Will OPEC’s Self-Imposed Limit Make a Difference?
Last week OPEC surprised many (us included) by making a decision in favor of limiting production. Member states have agreed to a cull of about 750,000 barrels per day (bpd), but the finer points of how that will be shared across the organization won’t be decided until OPEC’s November policy meeting.
But is that figure significant? Is it enough? Will it actually make any tangible difference to the global oil glut that we’ve seen in recent months? And will prices go up or down as a result?
The fact is that with the 750,000 bpd put to one side, OPEC is still producing a significant amount of oil. Figures for August show that output was around 33.53 million bpd. September pushed higher, with production coming in at 33.60 million bpd. So realistically a decline of around 750,000 bpd (or a production limit somewhere between 32.5 million and 33.0 million) isn’t hugely significant in the grand scale of things. In fact, that has even pushed the markets lower – quite the opposite of what you would expect, suggesting that it hasn’t been deemed significant enough.
But the decision has brought increased volatility into the oil markets. And that could present a whole other issue.
The breakeven point for US shale producers is pretty low at around $50 a barrel. If we see the prices rise and breach the $50 mark (which some analysts are predicting), then we could see additional US rigs coming online. As soon as it is profitable, they are going to start pumping not just to make some money but also to help increase market share. Related: Smoke And Mirrors: What Did OPEC Really Agree On?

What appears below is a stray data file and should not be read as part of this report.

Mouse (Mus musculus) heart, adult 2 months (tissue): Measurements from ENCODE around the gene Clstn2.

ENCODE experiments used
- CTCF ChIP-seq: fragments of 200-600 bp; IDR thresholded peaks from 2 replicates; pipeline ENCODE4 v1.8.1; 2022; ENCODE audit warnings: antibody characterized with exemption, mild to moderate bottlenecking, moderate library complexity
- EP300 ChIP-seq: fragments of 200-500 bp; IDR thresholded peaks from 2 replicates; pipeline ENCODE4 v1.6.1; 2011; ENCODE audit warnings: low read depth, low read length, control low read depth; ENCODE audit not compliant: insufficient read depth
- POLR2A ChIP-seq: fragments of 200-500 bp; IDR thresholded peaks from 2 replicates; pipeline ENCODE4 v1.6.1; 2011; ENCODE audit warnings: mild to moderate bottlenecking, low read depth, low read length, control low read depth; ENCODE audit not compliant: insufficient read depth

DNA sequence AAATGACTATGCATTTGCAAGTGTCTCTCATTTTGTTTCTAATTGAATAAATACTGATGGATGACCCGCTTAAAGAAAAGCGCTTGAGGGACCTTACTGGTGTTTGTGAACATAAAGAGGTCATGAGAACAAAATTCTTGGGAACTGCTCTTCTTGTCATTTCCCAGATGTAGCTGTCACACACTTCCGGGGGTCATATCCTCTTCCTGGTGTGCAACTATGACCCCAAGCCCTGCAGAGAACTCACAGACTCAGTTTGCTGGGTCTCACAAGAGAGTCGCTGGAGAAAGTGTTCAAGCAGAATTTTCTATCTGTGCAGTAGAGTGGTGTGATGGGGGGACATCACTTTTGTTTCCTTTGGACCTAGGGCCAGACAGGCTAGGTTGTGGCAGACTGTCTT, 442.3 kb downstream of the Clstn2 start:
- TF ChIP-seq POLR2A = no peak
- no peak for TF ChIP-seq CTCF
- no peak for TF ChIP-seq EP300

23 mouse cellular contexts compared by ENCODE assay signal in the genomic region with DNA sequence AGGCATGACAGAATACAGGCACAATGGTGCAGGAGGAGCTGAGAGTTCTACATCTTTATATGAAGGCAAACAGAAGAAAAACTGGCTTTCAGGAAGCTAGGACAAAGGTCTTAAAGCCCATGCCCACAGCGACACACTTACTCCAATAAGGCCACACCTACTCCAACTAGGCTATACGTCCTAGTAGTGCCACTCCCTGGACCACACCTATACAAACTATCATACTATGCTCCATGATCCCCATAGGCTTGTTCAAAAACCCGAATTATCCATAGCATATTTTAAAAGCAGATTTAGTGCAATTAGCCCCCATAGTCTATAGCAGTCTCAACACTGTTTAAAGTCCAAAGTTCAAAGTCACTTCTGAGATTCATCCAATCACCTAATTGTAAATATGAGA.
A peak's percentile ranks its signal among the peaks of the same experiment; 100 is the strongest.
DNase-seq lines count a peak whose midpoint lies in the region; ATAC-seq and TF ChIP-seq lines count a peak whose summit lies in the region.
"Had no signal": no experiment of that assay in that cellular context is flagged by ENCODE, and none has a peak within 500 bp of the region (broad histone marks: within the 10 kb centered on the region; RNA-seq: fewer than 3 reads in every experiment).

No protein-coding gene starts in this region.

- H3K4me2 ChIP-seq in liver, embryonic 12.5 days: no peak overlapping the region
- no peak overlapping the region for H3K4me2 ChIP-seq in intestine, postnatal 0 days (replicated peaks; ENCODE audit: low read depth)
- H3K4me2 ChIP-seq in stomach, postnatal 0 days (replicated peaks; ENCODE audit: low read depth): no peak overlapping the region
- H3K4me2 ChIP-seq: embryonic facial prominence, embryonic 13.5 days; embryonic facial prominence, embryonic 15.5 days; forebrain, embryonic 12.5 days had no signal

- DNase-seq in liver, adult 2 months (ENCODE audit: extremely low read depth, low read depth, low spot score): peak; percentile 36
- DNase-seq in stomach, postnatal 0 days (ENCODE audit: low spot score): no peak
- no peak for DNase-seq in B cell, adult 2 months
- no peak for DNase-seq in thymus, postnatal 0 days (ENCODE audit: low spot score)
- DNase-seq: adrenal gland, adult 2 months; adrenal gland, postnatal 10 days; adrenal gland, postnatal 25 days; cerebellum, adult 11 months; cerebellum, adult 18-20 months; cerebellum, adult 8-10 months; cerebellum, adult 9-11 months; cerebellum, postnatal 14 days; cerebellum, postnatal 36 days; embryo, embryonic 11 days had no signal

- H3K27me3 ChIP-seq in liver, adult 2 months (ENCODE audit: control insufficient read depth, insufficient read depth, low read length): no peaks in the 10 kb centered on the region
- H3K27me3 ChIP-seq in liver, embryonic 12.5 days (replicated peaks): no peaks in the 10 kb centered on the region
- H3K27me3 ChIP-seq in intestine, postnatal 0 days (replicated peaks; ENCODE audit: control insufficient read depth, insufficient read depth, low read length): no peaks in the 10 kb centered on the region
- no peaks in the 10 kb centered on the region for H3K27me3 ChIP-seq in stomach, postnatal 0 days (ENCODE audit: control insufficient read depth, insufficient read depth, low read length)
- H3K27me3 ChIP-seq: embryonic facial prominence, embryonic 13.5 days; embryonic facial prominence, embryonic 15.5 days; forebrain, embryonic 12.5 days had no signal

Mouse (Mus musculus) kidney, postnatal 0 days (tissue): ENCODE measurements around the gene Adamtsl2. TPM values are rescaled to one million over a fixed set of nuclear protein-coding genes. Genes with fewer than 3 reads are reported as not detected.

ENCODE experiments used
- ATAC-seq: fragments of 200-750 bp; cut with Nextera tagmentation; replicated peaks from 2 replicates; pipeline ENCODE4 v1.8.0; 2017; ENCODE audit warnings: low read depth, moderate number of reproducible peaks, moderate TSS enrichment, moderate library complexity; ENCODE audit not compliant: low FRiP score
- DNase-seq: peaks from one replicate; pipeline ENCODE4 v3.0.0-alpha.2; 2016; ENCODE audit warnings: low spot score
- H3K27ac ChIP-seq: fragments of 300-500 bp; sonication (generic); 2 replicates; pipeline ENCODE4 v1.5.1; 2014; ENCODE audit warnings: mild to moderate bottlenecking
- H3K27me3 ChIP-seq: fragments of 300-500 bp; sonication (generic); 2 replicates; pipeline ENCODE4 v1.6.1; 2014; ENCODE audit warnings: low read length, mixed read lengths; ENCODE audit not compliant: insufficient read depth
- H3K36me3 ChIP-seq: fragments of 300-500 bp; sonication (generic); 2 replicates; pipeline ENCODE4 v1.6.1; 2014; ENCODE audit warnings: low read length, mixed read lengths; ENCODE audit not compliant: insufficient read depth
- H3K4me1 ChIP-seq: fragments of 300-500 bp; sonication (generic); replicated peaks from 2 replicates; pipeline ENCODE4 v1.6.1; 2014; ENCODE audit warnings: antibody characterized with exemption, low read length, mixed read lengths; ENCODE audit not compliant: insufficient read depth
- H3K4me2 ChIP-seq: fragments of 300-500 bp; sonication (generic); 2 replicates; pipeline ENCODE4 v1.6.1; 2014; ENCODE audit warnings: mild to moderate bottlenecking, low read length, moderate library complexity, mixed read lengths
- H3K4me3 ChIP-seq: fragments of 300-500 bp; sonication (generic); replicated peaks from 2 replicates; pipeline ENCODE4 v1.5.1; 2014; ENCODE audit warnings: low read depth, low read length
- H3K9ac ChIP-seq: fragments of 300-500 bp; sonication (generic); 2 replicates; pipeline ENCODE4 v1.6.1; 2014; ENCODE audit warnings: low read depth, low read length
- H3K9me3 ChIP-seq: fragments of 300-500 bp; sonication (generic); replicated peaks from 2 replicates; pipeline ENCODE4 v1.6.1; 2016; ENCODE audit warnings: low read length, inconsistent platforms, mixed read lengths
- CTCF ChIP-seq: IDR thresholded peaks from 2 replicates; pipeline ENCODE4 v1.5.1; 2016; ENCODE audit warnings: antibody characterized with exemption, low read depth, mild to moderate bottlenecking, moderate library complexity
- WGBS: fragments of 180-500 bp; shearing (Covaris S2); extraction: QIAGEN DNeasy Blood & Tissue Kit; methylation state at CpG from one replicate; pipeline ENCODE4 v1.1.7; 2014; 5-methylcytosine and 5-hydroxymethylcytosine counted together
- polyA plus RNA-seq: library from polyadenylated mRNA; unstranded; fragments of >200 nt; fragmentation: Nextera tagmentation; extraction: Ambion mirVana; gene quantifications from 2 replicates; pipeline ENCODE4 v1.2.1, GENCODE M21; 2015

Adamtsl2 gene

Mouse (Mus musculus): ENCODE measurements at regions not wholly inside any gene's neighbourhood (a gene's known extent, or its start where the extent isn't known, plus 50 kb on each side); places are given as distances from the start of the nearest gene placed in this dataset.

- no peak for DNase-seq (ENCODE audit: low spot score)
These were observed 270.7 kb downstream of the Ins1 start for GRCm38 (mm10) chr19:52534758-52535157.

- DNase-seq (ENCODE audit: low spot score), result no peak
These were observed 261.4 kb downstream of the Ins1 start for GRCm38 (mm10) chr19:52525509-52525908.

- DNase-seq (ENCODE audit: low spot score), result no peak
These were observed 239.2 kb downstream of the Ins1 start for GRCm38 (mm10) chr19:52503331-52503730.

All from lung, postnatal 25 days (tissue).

Which could then leave us in the balance – less production from OPEC causes the price to rise; more rigs can now come online causing the glut to continue, pushing the price down again.
Meanwhile, it is significant to add that a feature of Q4 in past years has been a slide in oil prices. With that in mind, and the falls we’ve seen since the OPEC deal was announced, we could be set for the seasonal slump.
Technical analysts are looking at shorter term charts as we are expecting significant moves within the day’s trading. But in the medium term, we are expecting a resumption of the selling pressure.
Rich Clifford, Managing Director of Fractal SA thinks that “the risk is definitely on the long side of the trade. Our programs suggest we will be short for the majority of the 4th quarter”.
But Q4 aside, the OPEC deal has been significant in other ways. It has been the first time that the cartel has shown signs of solidarity since as far back as 2008. With OPEC now committed to working in the best interests of the organization we can see this as both a baby step toward a further limit, and as a sign of continued market domination.
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